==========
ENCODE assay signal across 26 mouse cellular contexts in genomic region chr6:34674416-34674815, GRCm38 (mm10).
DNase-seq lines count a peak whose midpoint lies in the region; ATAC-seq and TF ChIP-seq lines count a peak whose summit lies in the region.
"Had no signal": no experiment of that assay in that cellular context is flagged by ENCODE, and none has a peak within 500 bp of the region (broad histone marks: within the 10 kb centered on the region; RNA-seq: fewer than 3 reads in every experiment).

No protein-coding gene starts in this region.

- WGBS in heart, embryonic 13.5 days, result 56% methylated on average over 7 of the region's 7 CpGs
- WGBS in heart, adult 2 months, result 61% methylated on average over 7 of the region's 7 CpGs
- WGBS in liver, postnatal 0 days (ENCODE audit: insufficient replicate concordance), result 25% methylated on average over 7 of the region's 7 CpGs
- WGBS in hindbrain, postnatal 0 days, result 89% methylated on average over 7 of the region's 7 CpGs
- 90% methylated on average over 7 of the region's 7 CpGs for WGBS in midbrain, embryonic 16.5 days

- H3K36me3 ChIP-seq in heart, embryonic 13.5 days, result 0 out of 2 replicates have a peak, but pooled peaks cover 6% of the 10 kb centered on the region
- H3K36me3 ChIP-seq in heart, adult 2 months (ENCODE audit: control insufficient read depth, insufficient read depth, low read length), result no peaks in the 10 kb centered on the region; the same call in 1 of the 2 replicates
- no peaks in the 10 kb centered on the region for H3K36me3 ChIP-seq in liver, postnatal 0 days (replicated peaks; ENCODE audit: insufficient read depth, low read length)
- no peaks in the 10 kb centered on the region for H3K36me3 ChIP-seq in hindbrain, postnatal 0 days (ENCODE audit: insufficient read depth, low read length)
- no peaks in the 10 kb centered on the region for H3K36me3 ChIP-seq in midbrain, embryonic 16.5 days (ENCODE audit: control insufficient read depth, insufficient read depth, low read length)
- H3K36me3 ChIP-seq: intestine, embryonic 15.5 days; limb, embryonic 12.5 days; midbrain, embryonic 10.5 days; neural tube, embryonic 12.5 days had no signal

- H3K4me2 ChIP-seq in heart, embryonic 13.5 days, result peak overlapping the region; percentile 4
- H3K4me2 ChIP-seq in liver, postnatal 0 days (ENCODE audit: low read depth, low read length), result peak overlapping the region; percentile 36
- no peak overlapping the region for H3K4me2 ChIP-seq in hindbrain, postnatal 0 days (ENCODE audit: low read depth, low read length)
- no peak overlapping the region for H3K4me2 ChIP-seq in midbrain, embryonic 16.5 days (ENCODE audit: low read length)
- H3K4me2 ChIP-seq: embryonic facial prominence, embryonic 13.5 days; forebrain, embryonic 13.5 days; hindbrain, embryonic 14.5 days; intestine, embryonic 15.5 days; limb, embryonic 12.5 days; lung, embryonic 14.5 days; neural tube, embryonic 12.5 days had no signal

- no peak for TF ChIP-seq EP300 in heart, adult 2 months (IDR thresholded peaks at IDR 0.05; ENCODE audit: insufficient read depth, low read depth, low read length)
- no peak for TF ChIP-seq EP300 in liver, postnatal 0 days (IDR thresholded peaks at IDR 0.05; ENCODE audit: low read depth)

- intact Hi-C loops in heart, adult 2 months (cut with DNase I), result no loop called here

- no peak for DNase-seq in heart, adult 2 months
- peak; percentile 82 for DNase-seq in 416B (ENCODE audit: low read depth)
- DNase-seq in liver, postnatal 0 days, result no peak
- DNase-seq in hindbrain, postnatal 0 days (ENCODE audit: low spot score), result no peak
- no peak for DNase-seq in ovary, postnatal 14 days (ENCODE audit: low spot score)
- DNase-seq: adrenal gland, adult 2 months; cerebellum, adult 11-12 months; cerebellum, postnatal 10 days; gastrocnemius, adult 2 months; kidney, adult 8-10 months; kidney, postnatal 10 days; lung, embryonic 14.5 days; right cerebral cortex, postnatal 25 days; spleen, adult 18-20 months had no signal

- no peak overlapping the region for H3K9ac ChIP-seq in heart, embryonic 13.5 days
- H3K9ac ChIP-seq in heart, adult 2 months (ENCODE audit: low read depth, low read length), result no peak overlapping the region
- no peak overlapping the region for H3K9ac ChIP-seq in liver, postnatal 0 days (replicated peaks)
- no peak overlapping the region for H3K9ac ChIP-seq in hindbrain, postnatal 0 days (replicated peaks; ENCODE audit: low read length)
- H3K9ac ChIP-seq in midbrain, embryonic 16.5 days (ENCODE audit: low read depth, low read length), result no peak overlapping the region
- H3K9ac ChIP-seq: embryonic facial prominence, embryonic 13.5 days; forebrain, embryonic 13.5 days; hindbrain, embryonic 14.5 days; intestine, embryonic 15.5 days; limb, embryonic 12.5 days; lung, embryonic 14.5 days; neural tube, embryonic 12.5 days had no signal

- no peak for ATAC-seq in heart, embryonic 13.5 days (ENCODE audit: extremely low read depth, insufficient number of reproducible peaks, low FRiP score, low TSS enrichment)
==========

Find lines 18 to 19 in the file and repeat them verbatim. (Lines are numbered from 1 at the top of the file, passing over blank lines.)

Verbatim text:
- no peak overlapping the region for H3K4me2 ChIP-seq in hindbrain, postnatal 0 days (ENCODE audit: low read depth, low read length)
- no peak overlapping the region for H3K4me2 ChIP-seq in midbrain, embryonic 16.5 days (ENCODE audit: low read length)